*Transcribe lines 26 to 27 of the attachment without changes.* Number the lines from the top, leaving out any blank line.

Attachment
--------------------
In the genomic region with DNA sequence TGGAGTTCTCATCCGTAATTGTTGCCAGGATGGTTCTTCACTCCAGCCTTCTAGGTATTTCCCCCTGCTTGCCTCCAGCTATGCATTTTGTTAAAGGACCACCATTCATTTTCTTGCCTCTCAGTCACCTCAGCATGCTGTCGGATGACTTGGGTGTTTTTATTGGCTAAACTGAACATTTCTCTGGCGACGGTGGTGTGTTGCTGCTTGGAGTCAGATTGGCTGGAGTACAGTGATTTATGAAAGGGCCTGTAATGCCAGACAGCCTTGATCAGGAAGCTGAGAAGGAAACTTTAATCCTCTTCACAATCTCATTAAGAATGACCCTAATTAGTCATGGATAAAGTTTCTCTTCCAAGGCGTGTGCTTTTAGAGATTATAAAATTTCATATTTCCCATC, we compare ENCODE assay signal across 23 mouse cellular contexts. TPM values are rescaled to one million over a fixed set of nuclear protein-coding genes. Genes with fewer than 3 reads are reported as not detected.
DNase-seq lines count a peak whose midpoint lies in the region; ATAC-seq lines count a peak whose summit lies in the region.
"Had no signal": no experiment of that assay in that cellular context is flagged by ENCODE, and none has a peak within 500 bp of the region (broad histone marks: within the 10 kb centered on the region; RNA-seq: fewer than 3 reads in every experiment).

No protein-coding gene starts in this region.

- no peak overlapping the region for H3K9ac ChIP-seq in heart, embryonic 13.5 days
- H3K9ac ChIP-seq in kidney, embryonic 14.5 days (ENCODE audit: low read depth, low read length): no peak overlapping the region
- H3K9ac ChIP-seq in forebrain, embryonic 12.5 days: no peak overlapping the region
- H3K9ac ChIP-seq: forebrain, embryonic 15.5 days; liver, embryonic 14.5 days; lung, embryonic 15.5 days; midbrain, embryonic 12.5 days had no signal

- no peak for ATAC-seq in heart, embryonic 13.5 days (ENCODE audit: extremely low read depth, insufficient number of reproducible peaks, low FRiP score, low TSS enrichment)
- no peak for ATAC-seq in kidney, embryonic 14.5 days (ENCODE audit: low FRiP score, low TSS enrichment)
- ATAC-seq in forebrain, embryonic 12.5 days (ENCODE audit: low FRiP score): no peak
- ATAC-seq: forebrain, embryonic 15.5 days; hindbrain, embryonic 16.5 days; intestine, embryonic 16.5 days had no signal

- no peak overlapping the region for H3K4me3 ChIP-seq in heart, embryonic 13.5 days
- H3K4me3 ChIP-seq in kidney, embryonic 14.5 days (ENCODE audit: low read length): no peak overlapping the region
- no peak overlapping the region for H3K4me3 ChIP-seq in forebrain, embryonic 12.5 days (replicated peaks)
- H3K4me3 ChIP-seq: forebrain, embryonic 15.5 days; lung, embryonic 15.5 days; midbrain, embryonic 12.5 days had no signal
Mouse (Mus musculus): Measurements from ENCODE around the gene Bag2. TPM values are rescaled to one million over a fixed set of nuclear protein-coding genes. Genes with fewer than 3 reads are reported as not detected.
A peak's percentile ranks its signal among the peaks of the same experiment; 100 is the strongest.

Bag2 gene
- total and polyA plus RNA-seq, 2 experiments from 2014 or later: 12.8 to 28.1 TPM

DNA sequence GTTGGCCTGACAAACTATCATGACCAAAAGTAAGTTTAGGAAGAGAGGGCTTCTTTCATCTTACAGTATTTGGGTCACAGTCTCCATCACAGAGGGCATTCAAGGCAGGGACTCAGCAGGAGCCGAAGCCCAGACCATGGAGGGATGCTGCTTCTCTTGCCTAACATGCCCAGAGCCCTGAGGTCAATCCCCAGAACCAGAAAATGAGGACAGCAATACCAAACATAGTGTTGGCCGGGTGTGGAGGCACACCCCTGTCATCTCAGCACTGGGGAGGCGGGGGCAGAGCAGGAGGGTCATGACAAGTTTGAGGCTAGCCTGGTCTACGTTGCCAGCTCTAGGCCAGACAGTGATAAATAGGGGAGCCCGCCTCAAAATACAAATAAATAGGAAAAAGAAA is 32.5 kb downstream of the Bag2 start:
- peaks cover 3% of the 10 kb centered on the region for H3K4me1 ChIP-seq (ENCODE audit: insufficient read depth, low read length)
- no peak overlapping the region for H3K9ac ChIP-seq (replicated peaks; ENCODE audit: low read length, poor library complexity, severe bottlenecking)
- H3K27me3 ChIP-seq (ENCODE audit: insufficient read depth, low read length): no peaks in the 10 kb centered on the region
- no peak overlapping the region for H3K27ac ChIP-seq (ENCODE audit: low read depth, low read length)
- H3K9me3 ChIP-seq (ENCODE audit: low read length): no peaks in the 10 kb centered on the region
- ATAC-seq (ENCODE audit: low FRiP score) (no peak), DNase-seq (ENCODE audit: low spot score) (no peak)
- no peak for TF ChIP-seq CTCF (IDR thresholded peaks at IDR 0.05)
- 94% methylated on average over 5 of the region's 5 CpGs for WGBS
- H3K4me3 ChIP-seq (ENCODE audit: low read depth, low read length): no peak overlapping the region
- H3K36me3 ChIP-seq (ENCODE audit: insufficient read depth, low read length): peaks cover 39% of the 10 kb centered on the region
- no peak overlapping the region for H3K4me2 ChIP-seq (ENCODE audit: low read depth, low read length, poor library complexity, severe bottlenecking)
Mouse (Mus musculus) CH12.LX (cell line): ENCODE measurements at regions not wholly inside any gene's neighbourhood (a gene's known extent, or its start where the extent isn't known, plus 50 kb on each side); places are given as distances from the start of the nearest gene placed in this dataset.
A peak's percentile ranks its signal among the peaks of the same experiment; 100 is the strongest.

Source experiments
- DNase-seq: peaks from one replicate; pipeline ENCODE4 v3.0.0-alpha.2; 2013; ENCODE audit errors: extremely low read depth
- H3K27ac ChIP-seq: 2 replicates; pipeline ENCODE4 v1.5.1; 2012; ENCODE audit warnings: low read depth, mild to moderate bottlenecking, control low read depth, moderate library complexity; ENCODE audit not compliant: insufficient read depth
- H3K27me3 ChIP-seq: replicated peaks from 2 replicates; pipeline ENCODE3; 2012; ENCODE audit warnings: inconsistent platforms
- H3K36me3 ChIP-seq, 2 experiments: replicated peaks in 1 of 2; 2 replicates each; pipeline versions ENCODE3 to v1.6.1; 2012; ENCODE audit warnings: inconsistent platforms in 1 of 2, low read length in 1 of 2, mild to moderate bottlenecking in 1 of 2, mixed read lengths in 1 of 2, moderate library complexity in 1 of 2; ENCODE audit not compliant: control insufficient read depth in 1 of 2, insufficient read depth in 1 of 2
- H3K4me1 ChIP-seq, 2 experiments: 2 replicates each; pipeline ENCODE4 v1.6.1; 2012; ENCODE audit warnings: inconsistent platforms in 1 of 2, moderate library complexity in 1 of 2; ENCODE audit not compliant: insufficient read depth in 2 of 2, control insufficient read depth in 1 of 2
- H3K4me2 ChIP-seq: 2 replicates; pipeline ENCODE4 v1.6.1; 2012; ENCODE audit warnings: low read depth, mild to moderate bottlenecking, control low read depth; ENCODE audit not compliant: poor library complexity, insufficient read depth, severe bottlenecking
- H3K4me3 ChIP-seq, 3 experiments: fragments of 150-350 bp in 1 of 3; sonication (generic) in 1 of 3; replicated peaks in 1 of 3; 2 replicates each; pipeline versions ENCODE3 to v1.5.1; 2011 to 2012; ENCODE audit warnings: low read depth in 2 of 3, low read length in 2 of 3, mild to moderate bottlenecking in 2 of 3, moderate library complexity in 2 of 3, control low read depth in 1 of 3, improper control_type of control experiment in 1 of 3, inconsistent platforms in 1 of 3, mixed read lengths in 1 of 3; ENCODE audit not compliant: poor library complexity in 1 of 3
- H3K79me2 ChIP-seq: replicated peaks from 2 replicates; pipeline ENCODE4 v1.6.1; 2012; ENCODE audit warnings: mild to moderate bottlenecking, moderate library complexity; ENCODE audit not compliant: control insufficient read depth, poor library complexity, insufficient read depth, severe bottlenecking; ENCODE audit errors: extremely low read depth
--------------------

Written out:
- H3K9me3 ChIP-seq (ENCODE audit: low read length): no peaks in the 10 kb centered on the region
- ATAC-seq (ENCODE audit: low FRiP score) (no peak), DNase-seq (ENCODE audit: low spot score) (no peak)